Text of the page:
You can make a paludarium out of a traditional aquarium or vivarium or use a large plastic container with a tightly fitting lid which you may need to drill holes in to allow for good airflow.
The minimum recommended capacity of the enclosure is 10 gallons (38 liters). However, I’d recommend a tank at least twice that size for a single individual. Also, tiger salamanders won’t really use the full height of the tank, so they prefer more elongated tanks to give them more ground and water space to enjoy.
Tiger salamanders need a substrate that will fulfill 2 functions: keep the humidity levels in the tank high and enable them to dig and burrow.
Therefore, I recommend using potting soil (free of any sort of additives), moss, coconut husk, or a mix of all three. The substrate bed must be at least 4 to 6 inches deep, preferably deeper if possible.
Certain owners also put large stones, rocks, slate, and wood features in their paludariums, especially in the water sections.
Humidity levels are very important, as with all amphibians.
Tiger salamanders can live with humidity levels between 50% (on the very low side) to 80%. The sweet spot seems to be around 70% – 75%.
The optimal temperature range for tiger salamanders is from 50 to 75 degrees Fahrenheit (10 to 24 degrees Celsius) – with a clear preference for the high teens or low 20s. Temperatures above 80 degrees Fahrenheit (27 degrees Celsius) can cause overheating and heat distress.
As explained in this article, heating lights or heating pads are rarely required as most US homes tend to have an average temperature within the range that is comfortable for tiger salamanders.
Tiger salamanders don’t enjoy bright, hot, direct lighting. It tends to dry out the air and their skin. As a matter of fact, tiger salamanders don’t need artificial lighting at all as long as there’s regular daylight in their room. Artificial lighting might be useful if real live plants are in your paludarium.
The best type of lighting to mimic their natural habitat is a low to moderate-brightness LED light. Alternatively, low-power fluorescent lighting can be used. It’s also important to ensure that there are enough plants and hiding places in the animal’s enclosure to provide shade.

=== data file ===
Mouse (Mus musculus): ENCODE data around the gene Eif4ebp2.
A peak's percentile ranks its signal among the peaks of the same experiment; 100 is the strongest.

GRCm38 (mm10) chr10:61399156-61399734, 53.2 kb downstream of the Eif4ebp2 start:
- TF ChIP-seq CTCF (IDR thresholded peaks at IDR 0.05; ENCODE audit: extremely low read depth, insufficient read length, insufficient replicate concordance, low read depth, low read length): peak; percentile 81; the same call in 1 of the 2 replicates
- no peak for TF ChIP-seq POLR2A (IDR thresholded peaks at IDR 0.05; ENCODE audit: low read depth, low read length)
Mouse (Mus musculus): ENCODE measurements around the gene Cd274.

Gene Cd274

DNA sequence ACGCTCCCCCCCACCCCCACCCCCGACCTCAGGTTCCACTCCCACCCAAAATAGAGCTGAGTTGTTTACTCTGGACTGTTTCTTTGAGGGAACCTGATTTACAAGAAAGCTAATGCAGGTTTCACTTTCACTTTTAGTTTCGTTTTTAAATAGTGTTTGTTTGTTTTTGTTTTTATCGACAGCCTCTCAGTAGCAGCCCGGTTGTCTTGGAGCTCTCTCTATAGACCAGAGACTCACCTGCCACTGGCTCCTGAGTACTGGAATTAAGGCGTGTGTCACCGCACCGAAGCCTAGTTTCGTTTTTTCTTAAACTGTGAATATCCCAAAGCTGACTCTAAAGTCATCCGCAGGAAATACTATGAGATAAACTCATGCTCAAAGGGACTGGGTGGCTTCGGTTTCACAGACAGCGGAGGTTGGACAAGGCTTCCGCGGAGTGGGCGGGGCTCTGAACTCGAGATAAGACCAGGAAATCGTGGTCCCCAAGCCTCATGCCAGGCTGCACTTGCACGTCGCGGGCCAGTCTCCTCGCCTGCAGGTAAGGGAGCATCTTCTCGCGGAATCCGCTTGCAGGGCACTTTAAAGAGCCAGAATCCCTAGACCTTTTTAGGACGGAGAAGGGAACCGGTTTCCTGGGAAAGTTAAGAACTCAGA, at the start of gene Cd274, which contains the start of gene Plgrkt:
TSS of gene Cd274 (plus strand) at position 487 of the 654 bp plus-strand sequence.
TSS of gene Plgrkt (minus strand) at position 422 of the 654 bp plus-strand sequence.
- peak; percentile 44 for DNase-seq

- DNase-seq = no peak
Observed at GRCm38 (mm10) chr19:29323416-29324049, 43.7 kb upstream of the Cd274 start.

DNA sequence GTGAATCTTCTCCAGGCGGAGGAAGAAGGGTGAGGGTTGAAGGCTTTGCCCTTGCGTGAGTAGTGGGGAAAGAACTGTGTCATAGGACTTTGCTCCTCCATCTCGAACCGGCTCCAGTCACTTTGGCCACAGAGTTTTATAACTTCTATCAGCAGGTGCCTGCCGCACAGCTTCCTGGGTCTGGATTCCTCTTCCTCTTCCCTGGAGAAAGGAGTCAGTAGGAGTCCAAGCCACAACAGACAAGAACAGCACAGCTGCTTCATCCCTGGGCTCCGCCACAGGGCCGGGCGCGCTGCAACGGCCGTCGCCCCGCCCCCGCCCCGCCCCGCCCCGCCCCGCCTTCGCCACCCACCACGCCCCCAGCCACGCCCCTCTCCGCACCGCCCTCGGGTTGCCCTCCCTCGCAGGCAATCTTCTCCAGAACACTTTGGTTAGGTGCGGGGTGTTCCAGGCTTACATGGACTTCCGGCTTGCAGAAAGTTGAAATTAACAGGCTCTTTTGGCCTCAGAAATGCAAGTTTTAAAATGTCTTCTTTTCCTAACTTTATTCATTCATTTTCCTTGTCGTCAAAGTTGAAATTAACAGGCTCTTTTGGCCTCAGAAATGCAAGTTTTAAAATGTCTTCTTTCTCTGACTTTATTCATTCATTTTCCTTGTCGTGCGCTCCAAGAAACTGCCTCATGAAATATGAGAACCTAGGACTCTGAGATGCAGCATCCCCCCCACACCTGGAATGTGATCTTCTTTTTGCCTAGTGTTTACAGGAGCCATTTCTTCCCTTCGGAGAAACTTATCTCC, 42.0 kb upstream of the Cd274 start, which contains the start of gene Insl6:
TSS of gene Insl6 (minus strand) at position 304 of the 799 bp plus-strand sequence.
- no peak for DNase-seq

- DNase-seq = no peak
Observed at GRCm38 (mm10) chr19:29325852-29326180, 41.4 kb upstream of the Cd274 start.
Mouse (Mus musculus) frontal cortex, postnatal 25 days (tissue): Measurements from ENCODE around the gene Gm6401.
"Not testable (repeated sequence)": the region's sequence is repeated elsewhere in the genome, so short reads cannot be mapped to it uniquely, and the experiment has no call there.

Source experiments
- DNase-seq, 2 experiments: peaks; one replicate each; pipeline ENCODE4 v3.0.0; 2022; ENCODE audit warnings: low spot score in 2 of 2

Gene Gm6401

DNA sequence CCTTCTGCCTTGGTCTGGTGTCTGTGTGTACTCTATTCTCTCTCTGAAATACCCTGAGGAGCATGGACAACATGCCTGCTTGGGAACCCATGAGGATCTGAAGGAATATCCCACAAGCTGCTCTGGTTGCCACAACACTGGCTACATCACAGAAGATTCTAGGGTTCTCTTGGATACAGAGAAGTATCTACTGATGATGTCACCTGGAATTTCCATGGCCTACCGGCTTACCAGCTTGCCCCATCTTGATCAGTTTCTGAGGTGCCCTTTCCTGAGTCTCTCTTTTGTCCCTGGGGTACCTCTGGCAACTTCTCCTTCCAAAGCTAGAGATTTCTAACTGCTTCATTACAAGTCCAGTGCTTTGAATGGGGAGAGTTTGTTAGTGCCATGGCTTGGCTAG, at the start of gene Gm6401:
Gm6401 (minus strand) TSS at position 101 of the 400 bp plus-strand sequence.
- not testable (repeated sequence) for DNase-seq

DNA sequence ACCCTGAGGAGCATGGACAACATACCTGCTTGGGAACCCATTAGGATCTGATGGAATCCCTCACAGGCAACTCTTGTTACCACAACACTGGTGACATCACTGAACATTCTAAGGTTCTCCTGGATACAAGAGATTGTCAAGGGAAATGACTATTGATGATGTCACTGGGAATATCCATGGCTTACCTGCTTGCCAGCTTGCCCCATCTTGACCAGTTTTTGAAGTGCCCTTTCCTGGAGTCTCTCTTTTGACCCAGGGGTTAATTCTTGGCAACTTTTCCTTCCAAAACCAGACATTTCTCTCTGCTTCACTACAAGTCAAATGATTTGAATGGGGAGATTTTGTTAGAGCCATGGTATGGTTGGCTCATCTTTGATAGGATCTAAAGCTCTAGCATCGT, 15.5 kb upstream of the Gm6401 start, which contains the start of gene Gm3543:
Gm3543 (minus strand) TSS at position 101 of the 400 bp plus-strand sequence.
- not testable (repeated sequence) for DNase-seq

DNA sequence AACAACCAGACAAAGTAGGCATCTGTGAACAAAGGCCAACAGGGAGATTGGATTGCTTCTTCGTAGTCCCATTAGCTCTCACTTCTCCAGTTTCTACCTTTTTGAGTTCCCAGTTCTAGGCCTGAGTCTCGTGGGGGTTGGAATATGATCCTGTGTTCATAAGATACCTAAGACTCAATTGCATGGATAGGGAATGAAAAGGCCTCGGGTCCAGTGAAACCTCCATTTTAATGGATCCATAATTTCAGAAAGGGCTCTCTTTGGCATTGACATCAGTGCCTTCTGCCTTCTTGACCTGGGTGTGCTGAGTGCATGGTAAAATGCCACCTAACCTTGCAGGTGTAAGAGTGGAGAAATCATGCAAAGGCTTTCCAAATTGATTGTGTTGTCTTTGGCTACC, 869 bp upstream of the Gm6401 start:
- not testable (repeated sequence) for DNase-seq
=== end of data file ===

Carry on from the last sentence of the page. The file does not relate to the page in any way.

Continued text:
Secondly, as tiger salamanders are nocturnal creatures, it’s recommended to put their lighting on a regular day/night schedule of approximately 12 hours of brightness and 12 hours of darkness.
Finally, as highlighted in my article, tiger salamanders don’t need UV lights. That’s one less thing for you to worry about as a new pet owner.
Tiger salamanders are voracious eaters. They are predatorial carnivores and, in the wild, will eat a wide range of invertebrates, gastropods, crustaceans, insects, fish, and even small rodents.
I’ve written an article specifically about what tiger salamanders eat. It also covers the subject of food supplements, gut loading, and dusting. Check it out for a complete list of what you can feed yours, how frequently, and in what quantities.
Your tiger salamander’s diet should always be adapted to its age, size, and particular health requirements. If you’re in any doubt, reach out to your vet or a breeder, and they will be able to provide expert advice.
As is the case with all amphibians, tiger salamanders are VERY sensitive to their water quality. Their skins are very porous and can absorb any chemicals, heavy metals, and impurities in contaminated water.
I recommend giving their good quality spring or mineral water with a neutral pH or dechlorinating and conditioning regular tap water. Place this water in a container of your choice, such as a shallow Tupperware or even a dedicated reptile water dish.
Sensitivity to Environmental Conditions
Due to the porous nature of their skins and their dual lifestyles (living both in water and on land), salamanders are very sensitive to the quality of the water, air, and food they have access to. As a matter of fact, biologists consider the general health of salamander populations as an early indicator of the overall health of the environment.
In the wild, tiger salamanders are also prone to a number of diseases, such as Ranavirus infection and chytrid fungal infection.
Please note: The information in this article is not medical or veterinary advice.
Common symptoms of ranavirus infections are as follows:
- Weight loss.
- Skin sores, blisters, ulcers.
- Bleeding (hemorrhaging)
- Eye sores.
Chytrid Fungal Infection
Chytrid fungal infection is caused by Batrachochytrium salamandrivorans (Bsal) fungus. Symptoms to look out for are:
- Reddening of the skin.
- Excessive shedding.
- Skin sores, blisters, ulcers (especially limb extremities).
- Odd posture.
Thankfully, the chances of your tiger salamander falling ill either due to contaminated water, air, or food; or indeed any of the pathogens highlighted above, are relatively low. However, it’s not impossible.
To minimize the risk of illness, ensure you feed your pet treated water and food from reputable suppliers. And very importantly, avoid feeding it wild-caught food or introducing wild fauna or flora into its tank as they might be carrying pathogens.
Tiger salamanders make a great first-time amphibian pet. They’re probably the best-suited salamander for life in captivity.
Their hardiness and overall docile nature make them low-maintenance pets. Their large appetites ensure plenty of action when approaching their enclosures, as they’ll almost certainly expect you to feed them.
I’ve owned axolotls for many years, and they’re definitely not as hardy or as easy to care for. Water quality, in particular, is a constant worry. Tiger salamanders are perhaps a more beginner-friendly option if you want to keep amphibians as pets.